Virtual colonoscopy

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The virtual colonoscopy (VC) is a radiological examination of the large intestine ( colon ) with usually a computed tomography (CT) and is then also called CT colonography or CT colonoscopy . Thin slices are made and two- and three-dimensional images of the inner surface of the intestine are created from them with special computer programs. With the virtual colonoscopy polyps , tumors and diverticula can be diagnosed. Virtual colonoscopy using magnetic resonance imaging (MRI), which is not discussed further in this article , is less common .


The reasons (indication) for performing a virtual colonoscopy are:

  • In principle, the indications as in the diagnostic conventional colonoscopy ( colonoscopy ) except for inflammatory bowel disease
  • Search for tumors especially in the case of unclear weight loss or metastases in the case of an unknown primary tumor
  • Check-up after colon cancer therapy and / or polypectomy
  • incomplete or impracticable colonoscopy


As with a conventional colonoscopy , the colon must be emptied before the examination so that the evaluation of the images is not hindered by stool remains. There are a number of different bowel preparation protocols. The performing radiological clinic determines the bowel preparation procedure. This can consist of a multi - day low - fiber diet, a liquid diet and one or a combination of various laxatives the day before or over several days. It is important to have sufficient fluid intake, which supports colon cleansing and compensates for fluid loss during purging. Sometimes a suppository should also be administered for better rectal cleansing. Oral contrast media are often also administered, which are preparations based on iodine or barium that are taken the day before or with the special food. The contrast agent should mix with the stool that may be left behind, which can then be better differentiated from possible polyps in the intestine and thus reduce false positive results in the diagnosis. On the day of the examination, the patient is usually only allowed to drink clear drinks.

Investigation process

The entire examination takes about 10 to 20 minutes, no painkillers or sedatives are required. An intestinal relaxant , butylscopolamine or glucagon , is usually administered intravenously . At the beginning of the examination, a thin, short silicone tube ( rectal catheter ) is inserted into the patient's rectum on the CT table . Gas is usually blown into the large intestine through this with an automatic pump. As a rule, CO 2 is used, which is quickly absorbed through the intestine after the examination and thus quickly reduces the gas content in the intestinal lumen and flatulence, which is perceived as unpleasant. When the bowel is well expanded, an examination is done in the prone position. The CT table moves with the patient through the CT tube, which takes about 10 to 20 seconds. The patient then turns and an examination is carried out in the supine position. Both scans are usually carried out with a reduced radiation dose, as so-called low dose or ultra-low dose scans. If there are certain questions, the second scan is carried out with intravenous contrast and normal radiation dose.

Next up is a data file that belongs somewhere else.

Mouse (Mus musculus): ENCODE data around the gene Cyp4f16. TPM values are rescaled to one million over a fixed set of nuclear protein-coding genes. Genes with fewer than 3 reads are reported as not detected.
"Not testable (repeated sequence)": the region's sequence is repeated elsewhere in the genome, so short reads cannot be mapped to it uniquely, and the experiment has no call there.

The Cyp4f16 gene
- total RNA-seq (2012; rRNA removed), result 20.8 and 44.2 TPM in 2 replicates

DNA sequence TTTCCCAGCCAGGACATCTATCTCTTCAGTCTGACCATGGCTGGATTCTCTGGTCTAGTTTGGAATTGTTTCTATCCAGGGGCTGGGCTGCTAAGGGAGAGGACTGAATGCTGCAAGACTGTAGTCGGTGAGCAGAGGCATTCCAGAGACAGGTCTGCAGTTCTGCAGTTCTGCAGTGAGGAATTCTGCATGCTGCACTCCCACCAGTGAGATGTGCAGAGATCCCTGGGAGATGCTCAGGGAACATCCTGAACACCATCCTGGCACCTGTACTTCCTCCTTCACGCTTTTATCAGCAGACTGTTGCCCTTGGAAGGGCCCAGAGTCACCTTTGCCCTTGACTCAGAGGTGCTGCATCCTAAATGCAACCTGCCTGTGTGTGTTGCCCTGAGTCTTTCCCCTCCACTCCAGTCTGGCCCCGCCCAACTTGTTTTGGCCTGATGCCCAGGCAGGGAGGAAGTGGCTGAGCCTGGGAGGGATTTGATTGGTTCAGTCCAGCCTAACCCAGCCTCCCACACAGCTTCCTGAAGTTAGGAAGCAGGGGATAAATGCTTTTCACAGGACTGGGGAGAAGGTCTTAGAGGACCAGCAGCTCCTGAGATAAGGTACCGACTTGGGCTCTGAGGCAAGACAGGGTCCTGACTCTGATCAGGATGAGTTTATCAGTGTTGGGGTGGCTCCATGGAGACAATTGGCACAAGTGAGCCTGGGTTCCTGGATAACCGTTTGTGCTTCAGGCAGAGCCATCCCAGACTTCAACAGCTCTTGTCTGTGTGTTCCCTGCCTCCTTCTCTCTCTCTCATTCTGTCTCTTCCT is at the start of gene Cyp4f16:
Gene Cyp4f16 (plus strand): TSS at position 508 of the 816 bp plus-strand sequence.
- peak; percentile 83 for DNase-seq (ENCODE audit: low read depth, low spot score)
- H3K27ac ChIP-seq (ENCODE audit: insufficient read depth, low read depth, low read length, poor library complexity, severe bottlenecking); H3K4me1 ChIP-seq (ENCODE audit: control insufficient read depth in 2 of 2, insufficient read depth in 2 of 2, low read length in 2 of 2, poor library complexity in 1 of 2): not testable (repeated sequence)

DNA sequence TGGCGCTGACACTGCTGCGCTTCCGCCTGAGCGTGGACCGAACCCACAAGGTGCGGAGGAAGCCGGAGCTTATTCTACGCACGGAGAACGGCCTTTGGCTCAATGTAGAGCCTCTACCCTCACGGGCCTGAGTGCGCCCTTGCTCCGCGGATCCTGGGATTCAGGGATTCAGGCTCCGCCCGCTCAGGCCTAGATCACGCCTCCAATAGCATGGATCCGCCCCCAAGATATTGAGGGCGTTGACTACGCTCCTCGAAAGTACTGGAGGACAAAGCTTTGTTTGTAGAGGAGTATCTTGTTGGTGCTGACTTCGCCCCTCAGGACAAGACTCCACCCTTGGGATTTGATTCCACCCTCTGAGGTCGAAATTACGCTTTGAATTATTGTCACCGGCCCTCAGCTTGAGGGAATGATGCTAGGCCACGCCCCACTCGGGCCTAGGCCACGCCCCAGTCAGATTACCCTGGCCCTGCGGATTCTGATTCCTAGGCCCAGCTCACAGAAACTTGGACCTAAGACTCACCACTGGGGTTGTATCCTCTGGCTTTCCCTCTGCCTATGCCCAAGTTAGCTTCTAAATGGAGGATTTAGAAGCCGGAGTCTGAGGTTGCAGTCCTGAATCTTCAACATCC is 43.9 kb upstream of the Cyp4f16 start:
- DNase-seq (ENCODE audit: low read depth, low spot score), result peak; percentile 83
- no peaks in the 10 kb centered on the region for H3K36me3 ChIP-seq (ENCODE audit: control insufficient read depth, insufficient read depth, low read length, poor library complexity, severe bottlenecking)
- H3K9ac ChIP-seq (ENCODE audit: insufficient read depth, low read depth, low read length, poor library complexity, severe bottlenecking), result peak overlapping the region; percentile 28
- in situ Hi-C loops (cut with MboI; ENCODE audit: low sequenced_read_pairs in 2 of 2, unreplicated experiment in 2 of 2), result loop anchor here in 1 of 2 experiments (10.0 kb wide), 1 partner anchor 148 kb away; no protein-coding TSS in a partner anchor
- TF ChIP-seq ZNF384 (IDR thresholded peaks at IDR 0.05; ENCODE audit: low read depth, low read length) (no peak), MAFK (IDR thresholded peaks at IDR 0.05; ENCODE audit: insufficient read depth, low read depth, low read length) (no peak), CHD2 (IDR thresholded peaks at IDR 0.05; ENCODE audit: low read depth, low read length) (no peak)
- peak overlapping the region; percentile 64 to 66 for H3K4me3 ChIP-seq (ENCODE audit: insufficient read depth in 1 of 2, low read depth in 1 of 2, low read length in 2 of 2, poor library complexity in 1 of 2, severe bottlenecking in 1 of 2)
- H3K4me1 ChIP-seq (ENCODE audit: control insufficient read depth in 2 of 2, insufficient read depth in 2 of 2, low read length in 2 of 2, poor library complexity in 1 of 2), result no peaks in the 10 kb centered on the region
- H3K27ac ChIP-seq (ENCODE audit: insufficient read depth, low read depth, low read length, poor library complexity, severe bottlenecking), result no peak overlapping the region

Image editing and analysis

After the examination, the scanned sectional images are processed by computer programs. The radiologist evaluates both series of images. Possible incompletely assessable areas or suspicious changes in the prone position series are compared with the supine position series and vice versa. The usual axial , coronal and sagittal 2D images can be reconstructed from each image series . Special 3D images are also created, a kind of fly through program allows the radiologist to see the intestines as if a colonoscopy were being performed. In addition to assessing the colon, the rest of the abdomen is also assessed.



Virtual colonoscopy is more convenient for the patient and usually takes less time than conventional colonoscopy. There is no need for painkillers or sedatives. Even with extremely long and winding large intestines, the entire colon is usually examined, which can be problematic with conventional colonoscopy. The VC images are always available for a second assessment. The VC can replace conventional colonic barium contrast examinations. The VC allows additional findings outside the colon or can be combined with a planned CT of the abdomen .


Virtual colonoscopy by means of CT uses X-rays, although the radiation dose can be reduced considerably with appropriate ultra-low-dose protocols. Tissue samples ( biopsy ) can neither be taken nor polyps removed. If the VC is found accordingly, a colonoscopy must then be performed. With the VC, flat changes in the intestinal mucosa, inflammatory changes and angiodysplasias cannot be diagnosed. Not least because of this, the conventional colonoscopy is still regarded as the gold standard for assessing the large intestine.

See also

Web links

Individual evidence

  1. Virtual Colonoscopy - Mayo Clinic . "Virtual colonoscopy is typically faster than traditional colonoscopy. A scan of your colon takes about 10 minutes. Expect the entire virtual colonoscopy procedure to take 20 to 30 minutes."
  2. Menardo G: Sensitivity of diagnostic examinations for colorectal polyps . In: Tech Coloproctol . 8 Suppl 2, December 2004, pp. 273-5. doi : 10.1007 / s10151-004-0175-0 . PMID 15666105 .
  3. Yee J, Kumar NN, Godara S, et al. : Extracolonic abnormalities discovered incidentally at CT colonography in a male population . In: Radiology . 236, No. 2, August 2005, pp. 519-26. doi : 10.1148 / radiol.2362040166 . PMID 16040909 .